This, then, was the message of the Decapitated Calf (Eglah Arufah). If we look at the life of the righteous Yosef, we see that he was in fact preoccupied with the idea of his responsibility for his fellow brethren. When the Torah tells us that Yosef brought “evil tidings” about his brothers to his father, what was he telling his father? Our Sages tell us that he reported that they were not treating the sons of the handmaidens properly. The sons of Leah were discriminating against the sons of Bilhah and Zilpah.

True, he could have ignored the matter. He could have said, “This is not my business”. But that was not Yosef. His entire being was dedicated to a sense of responsibility for each of the sons of Israel (Yaakov). He literally lived a life of “Kol Yisrael Areivin zeh l’zeh”. It is _my_ business.

When Yaakov sent Yosef to check up on his brothers, Yosef knew very well how his brothers felt towards him. He knew it would be a dangerous mission, as it indeed turned out to be. Why then did he go? Because of the sense of responsibility, the sense of “Kol Yisrael Areivin zeh l’zeh”.

This is why Yaakov responded with disbelief when he was told that Yosef was alive and the ruler of all the land of Egypt. He could not understand how it could be that Yosef, who was always so concerned with his fellow man, could be in such a powerful position now and have ignored the plight of his father, never writing to tell him of his whereabouts. “My son Yosef would not ignore his father and family during all the years of famine, not to send them a message, not to send them provisions. The Yosef I knew could not be alive.” That is why Yaakov did not initially believe his sons.

But then when they told him “All the words of Yosef,” something changed. The brothers told Yaakov that Yosef told them “G-d sent me here for providing you with salvation” (l’michyah shlachani HaShem). When Yaakov heard that Yosef felt that his whole reason for being in Egypt was so that he could take care of his family – even indirectly – then Yaakov began to believe.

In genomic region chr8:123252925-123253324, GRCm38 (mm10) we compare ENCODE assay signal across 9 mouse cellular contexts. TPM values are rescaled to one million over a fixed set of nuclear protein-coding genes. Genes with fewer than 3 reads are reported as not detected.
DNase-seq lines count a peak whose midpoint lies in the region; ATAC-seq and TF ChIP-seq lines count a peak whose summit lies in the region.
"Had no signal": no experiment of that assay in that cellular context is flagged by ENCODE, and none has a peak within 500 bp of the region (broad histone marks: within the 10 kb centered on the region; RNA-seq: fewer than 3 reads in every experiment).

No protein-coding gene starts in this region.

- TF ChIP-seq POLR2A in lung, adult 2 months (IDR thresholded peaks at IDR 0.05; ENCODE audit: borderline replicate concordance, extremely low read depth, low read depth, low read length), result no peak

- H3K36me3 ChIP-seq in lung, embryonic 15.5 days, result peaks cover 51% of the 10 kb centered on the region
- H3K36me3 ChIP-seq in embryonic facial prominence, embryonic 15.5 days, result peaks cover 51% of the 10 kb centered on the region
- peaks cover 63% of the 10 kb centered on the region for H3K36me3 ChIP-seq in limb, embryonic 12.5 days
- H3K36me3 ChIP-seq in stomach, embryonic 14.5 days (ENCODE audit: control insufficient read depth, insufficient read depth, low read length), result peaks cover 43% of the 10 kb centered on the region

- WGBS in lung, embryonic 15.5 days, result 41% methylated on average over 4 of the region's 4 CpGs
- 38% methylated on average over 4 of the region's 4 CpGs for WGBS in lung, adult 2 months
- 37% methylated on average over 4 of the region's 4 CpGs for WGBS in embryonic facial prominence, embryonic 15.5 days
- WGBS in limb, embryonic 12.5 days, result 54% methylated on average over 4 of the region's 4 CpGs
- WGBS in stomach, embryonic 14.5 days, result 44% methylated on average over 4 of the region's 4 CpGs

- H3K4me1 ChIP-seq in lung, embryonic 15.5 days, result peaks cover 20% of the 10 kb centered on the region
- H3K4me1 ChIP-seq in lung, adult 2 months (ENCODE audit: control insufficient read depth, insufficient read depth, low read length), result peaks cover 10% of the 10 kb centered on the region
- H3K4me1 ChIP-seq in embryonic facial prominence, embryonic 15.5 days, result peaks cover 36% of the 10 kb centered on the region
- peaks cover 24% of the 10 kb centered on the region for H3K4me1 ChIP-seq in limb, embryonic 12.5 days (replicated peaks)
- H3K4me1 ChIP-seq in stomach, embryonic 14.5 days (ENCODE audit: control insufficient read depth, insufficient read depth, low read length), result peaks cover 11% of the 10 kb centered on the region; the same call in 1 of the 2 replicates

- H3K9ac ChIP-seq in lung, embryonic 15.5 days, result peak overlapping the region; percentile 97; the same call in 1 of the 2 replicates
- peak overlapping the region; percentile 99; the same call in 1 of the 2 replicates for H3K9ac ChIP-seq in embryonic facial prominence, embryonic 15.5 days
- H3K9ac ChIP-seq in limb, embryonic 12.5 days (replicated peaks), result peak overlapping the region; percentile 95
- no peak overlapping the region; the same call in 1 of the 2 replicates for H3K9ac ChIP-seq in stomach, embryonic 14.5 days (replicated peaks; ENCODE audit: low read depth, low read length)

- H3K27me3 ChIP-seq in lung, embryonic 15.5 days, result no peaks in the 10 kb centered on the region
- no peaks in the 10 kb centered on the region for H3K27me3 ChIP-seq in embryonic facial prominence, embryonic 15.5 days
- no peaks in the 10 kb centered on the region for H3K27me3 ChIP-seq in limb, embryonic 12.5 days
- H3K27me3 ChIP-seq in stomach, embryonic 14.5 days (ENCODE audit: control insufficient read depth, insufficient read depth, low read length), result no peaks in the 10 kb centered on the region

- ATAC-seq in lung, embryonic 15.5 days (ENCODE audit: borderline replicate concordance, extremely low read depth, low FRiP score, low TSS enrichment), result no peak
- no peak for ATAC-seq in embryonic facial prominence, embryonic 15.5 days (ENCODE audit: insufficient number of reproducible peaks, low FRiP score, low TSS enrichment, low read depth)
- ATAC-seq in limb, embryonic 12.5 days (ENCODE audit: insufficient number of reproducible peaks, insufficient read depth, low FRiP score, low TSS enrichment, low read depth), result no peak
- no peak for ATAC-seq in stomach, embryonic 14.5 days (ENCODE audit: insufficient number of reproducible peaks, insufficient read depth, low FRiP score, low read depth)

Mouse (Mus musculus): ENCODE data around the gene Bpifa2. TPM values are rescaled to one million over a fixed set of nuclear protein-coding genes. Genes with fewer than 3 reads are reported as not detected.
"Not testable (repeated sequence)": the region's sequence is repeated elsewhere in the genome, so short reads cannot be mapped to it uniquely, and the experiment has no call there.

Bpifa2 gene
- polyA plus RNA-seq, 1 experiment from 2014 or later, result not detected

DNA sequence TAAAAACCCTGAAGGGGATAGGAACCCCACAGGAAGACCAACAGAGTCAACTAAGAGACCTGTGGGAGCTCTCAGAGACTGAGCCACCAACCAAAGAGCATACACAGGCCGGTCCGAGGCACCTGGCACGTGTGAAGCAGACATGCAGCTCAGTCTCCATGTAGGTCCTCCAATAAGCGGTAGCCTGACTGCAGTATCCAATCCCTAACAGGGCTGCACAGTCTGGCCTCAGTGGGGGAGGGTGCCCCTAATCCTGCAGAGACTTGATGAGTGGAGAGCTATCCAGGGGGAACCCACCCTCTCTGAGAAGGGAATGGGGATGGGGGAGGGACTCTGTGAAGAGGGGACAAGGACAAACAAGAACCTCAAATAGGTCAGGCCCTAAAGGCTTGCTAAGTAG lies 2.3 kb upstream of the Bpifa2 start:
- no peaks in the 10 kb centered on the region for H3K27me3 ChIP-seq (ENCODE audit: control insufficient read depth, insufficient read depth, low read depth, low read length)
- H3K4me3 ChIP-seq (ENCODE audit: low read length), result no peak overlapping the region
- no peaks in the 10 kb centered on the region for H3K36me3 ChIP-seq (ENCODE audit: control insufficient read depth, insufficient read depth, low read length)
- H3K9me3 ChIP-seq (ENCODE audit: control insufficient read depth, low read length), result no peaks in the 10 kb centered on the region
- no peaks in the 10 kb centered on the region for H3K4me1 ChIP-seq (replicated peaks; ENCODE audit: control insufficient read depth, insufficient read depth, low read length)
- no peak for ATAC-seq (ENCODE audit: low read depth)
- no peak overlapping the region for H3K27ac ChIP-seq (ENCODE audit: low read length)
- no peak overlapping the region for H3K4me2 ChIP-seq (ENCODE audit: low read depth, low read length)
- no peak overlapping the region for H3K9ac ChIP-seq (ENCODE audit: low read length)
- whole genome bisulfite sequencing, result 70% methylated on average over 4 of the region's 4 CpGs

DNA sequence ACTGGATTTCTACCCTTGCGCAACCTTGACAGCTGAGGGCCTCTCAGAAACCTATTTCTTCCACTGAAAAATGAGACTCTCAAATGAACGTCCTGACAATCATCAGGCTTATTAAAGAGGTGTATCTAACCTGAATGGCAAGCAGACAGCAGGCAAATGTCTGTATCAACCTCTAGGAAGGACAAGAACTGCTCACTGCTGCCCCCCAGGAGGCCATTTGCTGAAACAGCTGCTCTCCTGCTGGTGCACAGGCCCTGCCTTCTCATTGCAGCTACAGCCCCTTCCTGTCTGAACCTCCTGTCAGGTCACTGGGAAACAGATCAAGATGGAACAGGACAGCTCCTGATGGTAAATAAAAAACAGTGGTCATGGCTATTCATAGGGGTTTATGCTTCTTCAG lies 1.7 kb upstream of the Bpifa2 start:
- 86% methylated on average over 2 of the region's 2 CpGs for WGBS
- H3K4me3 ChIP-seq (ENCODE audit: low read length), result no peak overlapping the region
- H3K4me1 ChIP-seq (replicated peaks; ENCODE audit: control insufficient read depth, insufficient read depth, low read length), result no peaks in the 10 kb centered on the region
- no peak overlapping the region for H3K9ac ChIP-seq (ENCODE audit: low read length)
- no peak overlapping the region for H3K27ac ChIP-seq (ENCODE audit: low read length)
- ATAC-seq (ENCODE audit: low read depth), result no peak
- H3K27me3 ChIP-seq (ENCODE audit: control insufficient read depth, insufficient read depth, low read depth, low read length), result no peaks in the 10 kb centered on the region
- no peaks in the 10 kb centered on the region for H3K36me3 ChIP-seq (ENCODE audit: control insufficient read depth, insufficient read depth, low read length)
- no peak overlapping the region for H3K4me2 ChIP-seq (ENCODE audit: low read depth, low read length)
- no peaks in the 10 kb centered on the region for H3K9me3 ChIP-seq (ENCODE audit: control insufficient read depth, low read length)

And when Yaakov saw the wagons — when he understood that Yosef still recognized the implicit message of Eglah Arufah – that every Jew is responsible for his fellow Jew – then Yaakov knew for sure that his son Yosef was still alive, and his spirit was revived.

Transcribed by David Twersky; Seattle, Washington.
Technical Assistance by Dovid Hoffman; Yerushalayim.

This write-up was adapted from the hashkafa portion of Rabbi Yissocher Frand’s Commuter Chavrusah Torah Tape series on the weekly Torah portion. The complete list of halachic topics covered in this series for Parshas Vayigash are provided below:

  • Tape # 036 – Taxing the Community
  • Tape # 078 – The Uses of Snow in Halacha
  • Tape # 127 – Baby Naming
  • Tape # 174 – Twins
  • Tape # 220 – Host Mothers in Halacha
  • Tape # 264 – The Bracha for Kings and Presidents
  • Tape # 310 – Honoring Elderly Parents
  • Tape # 354 – Honoring Grandparents
  • Tape # 398 – K’rias Shma: How Early, Interruptions, Misc.
  • Tape # 442 – The Umbrella on Shabbos
  • Tape # 486 – Grandchildren in Halacha
  • Tape # 530 – Performing a Mitzvah Personally